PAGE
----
UNMOVIC’s emphasis on one-way sharing of information is self-defeating over time. UNMOVIC must share information with member-state governments if it expects governments to continue sharing information. If for no other reason, member states want to know that their information was used effectively and properly.

Providing usable information to inspectors.

National governments have to provide detailed, actionable information to the inspectors. Given the length of time that inspectors have been out of Iraq, member states’ information, specifically related to illicit procurement, and the location and status of possible clandestine weapons sites or activities, could be the key to determining whether Iraq is complying with its obligations.

Assessing the declarations.

Once Iraq presents its declaration, as they are required to do by December 8, 2002, the inspectors must assess the completeness and correctness of the documents. In order to do this more effectively, they should share the declarations with member states and possibly also the public.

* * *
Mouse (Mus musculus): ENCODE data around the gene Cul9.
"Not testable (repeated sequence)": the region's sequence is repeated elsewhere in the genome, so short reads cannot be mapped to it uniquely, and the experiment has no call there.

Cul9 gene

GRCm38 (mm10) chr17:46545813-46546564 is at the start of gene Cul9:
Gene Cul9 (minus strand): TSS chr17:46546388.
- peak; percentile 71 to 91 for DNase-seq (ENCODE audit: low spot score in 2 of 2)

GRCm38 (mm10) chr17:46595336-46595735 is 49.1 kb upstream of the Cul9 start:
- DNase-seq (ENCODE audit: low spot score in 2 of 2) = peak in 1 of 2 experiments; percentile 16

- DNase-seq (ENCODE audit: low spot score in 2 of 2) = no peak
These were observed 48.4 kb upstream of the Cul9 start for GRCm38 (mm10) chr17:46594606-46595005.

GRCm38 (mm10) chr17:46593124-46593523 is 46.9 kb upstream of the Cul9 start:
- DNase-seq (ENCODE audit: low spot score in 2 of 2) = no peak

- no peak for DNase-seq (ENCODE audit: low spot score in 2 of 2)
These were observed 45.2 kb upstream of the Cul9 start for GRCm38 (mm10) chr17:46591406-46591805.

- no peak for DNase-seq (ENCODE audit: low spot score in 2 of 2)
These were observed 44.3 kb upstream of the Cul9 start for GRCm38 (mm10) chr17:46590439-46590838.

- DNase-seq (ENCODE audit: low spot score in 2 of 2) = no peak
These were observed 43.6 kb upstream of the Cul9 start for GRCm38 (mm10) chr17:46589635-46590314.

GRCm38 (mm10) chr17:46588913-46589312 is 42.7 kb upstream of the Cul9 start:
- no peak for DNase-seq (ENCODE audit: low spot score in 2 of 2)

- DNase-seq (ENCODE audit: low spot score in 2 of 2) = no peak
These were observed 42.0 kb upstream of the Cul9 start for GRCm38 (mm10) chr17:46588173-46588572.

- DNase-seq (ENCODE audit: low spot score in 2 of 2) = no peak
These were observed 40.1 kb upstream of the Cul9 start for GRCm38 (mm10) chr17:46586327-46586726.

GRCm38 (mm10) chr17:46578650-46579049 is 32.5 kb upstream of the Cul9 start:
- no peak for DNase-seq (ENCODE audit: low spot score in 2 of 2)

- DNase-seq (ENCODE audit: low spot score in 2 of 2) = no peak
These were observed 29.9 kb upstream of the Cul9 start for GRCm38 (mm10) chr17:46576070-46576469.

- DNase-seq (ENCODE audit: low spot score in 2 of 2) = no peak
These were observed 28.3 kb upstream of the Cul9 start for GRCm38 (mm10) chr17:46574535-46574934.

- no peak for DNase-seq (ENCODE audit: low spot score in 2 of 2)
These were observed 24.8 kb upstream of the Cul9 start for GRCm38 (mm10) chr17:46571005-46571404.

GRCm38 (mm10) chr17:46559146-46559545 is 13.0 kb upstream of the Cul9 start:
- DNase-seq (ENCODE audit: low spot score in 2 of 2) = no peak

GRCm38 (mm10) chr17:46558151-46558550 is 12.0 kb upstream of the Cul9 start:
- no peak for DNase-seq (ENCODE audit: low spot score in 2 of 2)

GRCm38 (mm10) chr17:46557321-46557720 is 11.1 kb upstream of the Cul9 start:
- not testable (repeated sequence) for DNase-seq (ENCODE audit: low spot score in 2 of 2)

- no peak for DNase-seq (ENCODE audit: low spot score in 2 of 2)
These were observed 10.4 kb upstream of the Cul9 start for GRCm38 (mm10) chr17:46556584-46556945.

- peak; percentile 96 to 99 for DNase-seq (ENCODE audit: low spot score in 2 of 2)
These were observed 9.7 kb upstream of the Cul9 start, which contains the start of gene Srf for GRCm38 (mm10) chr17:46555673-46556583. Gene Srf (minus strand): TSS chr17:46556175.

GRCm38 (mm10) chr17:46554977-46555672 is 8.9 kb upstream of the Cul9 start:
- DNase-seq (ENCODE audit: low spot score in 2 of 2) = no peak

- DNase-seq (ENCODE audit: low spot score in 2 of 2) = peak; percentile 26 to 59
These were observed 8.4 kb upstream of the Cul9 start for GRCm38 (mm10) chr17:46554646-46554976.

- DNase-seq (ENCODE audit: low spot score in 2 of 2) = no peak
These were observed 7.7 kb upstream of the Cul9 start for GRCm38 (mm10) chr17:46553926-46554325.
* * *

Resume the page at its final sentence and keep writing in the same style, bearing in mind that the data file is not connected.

Increasing the number of inspectors.

More inspectors can improve the coverage of inspection tasks and reduce the time needed to conduct initial assessments. The pool of inspectors can be dramatically increased, as it was in the 1990s, by recruiting inspectors on a temporary basis from national governments, especially national laboratories. Experts with specialized knowledge or skills have demonstrated that they can begin inspection efforts quickly and carry them out effectively. Resolution 1441 says that inspection teams should be comprised of “the most qualified and experienced experts available,” but it is unclear whether the inspectors will be loaned from national governments, non-governmental organizations, or private corporations.